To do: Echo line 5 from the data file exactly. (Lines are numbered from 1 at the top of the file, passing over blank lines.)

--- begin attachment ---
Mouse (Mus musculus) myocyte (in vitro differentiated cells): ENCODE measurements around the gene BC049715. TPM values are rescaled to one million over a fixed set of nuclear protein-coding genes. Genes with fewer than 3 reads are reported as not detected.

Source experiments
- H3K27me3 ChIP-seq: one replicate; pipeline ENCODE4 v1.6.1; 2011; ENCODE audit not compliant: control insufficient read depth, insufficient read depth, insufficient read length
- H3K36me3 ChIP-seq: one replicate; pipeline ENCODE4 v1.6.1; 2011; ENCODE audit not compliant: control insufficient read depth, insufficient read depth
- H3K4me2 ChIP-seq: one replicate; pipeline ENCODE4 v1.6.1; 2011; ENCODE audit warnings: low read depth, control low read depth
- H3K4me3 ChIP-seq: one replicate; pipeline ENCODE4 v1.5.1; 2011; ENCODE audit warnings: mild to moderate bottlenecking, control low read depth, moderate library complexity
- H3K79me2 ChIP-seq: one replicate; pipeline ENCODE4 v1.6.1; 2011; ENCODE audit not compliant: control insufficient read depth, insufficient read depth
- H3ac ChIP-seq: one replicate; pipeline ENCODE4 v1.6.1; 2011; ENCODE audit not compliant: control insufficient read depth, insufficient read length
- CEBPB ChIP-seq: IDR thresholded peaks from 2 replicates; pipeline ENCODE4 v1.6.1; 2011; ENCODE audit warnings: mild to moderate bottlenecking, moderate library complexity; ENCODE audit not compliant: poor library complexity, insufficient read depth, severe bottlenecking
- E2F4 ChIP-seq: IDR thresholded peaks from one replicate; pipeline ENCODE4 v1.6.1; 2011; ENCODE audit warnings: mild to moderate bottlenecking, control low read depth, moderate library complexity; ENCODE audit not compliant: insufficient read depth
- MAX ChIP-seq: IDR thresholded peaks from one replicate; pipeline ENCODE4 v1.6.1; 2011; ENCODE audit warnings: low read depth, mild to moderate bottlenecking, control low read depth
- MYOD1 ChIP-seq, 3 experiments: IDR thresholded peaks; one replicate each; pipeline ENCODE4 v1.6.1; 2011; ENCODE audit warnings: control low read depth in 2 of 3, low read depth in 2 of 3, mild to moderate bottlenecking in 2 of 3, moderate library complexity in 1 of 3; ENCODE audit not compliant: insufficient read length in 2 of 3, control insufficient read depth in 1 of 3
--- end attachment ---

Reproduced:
- H3K4me2 ChIP-seq: one replicate; pipeline ENCODE4 v1.6.1; 2011; ENCODE audit warnings: low read depth, control low read depth